Cassiopeia – The Queen

One of the most familiar and recognizable constellations is Cassiopeia the Queen. In mythology, she is the wicked mother who along with King Cepheus sacrificed their daughter Andromeda to the sea monster – Cetus. The “W” in the sky is your guidepost to the Double Cluster in the constellation Perseus, our hero in this story. In a low power eyepiece, two distinct open clusters greet you. The combined light of both members equals that of a fourth magnitude star. Keep in mind this is stretched over a wide area. They are estimated to be 7,100 and 7,400 light-years (ly) from us. Viewing the Double Cluster under very dark conditions is like seeing diamonds on black velvet.

A very large target for astrophotographers is the Heart and Soul Nebulas. Located about 4.5 degrees east of the Double Cluster, we first come across the Heart Nebula. Catalogued as IC 1805 it is located some 6,500 ly away and with dimensions of 5 by 5 degrees. Radiation from a young cluster of stars called Melotte 15 at its centre causes the red glow. Next to the Heart, the Soul Nebula (IC 1848) also lies at the same distance. It measures 5 by 2.5 degrees and has a few open star clusters embedded in its structure.

One and three-quarter degrees from the Alpha star named Shedar is NGC281, the Pacman Nebula. Measuring the size of the full moon, this emission nebula has a reddish glow due to active hydrogen molecules. NGC281 is fairly bright and can be glimpsed in binoculars under superb dark conditions. The Pacman contains several Bok Globules. These are dense regions of dust and gas that might form stars.           

Earlier this year we had the good fortune of seeing all five visible in the night sky. But that is now reduced to just Mars and Saturn. The ringed planet is close to the horizon and disappears from view by 7:30 local time. Mars is dimming and can still be observed until midnight. Both Venus and Spica will be glimpsed in the eastern sky before dawn starting the second half of November.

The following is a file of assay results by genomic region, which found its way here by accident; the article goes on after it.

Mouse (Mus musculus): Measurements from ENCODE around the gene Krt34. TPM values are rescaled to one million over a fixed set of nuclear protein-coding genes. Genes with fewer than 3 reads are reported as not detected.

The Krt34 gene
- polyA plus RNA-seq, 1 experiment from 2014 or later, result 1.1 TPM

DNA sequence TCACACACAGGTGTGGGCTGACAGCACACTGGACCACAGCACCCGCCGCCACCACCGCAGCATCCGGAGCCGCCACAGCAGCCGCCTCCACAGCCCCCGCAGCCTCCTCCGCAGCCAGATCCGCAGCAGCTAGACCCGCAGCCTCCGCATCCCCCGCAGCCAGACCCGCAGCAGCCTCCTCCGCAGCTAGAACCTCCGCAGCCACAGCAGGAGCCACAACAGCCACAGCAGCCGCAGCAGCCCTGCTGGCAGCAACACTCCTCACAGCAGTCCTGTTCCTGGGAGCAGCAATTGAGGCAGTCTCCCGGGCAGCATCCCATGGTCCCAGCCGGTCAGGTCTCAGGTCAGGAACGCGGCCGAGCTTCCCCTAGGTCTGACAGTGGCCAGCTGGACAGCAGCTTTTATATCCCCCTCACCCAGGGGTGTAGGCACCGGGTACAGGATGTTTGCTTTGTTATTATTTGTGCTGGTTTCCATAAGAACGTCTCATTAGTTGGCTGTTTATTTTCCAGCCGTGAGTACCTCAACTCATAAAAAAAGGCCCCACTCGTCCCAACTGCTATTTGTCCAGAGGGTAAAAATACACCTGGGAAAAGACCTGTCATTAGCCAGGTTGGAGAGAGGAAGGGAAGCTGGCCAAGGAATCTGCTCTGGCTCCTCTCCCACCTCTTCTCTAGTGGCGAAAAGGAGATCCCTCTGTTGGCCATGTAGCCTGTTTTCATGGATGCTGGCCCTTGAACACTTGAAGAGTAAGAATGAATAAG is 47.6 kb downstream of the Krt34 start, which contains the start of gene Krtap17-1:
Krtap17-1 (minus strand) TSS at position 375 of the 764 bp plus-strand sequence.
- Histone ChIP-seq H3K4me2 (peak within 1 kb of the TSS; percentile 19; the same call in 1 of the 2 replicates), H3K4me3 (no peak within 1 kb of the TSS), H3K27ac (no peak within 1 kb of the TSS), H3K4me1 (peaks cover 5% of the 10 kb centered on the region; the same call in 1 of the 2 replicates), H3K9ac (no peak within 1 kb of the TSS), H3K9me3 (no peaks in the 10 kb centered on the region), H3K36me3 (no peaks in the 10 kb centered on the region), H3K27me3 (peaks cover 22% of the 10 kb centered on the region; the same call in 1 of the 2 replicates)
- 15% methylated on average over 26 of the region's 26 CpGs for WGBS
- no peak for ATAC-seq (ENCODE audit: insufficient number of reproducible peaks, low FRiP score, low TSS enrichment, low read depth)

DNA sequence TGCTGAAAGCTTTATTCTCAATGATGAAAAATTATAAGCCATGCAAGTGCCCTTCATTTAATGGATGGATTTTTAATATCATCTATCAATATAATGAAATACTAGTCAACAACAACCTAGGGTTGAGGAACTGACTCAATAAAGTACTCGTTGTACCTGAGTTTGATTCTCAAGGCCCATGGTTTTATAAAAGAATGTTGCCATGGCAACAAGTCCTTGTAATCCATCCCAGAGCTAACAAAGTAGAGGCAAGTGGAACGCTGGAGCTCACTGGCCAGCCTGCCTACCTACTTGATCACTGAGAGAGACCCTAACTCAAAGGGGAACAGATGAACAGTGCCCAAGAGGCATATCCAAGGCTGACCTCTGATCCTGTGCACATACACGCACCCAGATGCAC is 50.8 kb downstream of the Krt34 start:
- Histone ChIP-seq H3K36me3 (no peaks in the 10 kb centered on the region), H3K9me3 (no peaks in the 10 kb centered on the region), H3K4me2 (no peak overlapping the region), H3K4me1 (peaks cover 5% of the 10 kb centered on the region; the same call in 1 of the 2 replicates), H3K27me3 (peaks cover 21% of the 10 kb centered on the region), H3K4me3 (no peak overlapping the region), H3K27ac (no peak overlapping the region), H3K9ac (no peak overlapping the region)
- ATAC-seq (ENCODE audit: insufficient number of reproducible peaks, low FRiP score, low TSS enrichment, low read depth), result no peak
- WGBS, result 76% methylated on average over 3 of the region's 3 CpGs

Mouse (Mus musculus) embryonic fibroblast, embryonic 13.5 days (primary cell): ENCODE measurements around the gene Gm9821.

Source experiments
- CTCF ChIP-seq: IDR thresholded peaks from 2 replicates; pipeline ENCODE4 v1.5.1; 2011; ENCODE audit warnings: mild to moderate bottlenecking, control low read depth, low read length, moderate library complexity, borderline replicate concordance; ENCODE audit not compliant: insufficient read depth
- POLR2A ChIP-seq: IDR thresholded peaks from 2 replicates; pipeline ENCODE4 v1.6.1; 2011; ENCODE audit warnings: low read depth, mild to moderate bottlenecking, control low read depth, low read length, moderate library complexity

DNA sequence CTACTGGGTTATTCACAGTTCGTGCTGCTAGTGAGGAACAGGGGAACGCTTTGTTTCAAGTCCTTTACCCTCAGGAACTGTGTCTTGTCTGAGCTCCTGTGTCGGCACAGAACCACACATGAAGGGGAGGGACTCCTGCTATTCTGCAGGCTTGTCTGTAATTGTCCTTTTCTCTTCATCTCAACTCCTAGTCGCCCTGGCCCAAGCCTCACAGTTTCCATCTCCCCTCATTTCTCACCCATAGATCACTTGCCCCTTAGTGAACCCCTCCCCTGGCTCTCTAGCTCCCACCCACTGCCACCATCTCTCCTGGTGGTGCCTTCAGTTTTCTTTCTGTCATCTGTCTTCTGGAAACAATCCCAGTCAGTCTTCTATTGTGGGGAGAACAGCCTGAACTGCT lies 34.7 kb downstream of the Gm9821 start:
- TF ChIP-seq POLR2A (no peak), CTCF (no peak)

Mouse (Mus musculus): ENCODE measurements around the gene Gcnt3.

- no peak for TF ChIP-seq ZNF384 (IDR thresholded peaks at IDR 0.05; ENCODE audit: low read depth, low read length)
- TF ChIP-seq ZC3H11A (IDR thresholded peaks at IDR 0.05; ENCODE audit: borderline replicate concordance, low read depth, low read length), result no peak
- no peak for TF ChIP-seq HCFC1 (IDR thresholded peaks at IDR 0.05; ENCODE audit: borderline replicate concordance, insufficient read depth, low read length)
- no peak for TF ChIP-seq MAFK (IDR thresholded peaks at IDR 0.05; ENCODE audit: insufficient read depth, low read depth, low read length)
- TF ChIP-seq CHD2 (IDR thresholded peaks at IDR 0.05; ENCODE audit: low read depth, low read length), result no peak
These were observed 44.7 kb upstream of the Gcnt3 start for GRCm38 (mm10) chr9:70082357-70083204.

The annual Leonid meteor shower peaks on the night of November 17-18. The parent Comet Tempel-Tuttle orbits the sun every 33 years and makes its return in 2031. This is a moderate shower that only produces 15-20 meteors per hour and is far from the meteor storm in the late 1990s. The best time to observe is after moonset and before dawn.

Comet 46P/Wirthaner is moving north through Fornax and on its way for a great show mid-December. The beginning of November sees the comet around magnitude 7.2 but could reach as bright as third magnitude next month. More to come about comet Wirtanen in next month’s article. 

Most places will see Daylight Saving Time ends as the clocks move back one hour on November 4 at 2 a.m. Also, remember to compensate when using Universal Time. New Moon occurs on the 7th while the full Beaver Moon occurs just after midnight eastern time on the 23rd.

Till next month – clear skies everyone

Gary Boyle

eNews date: 
Thursday, November 1, 2018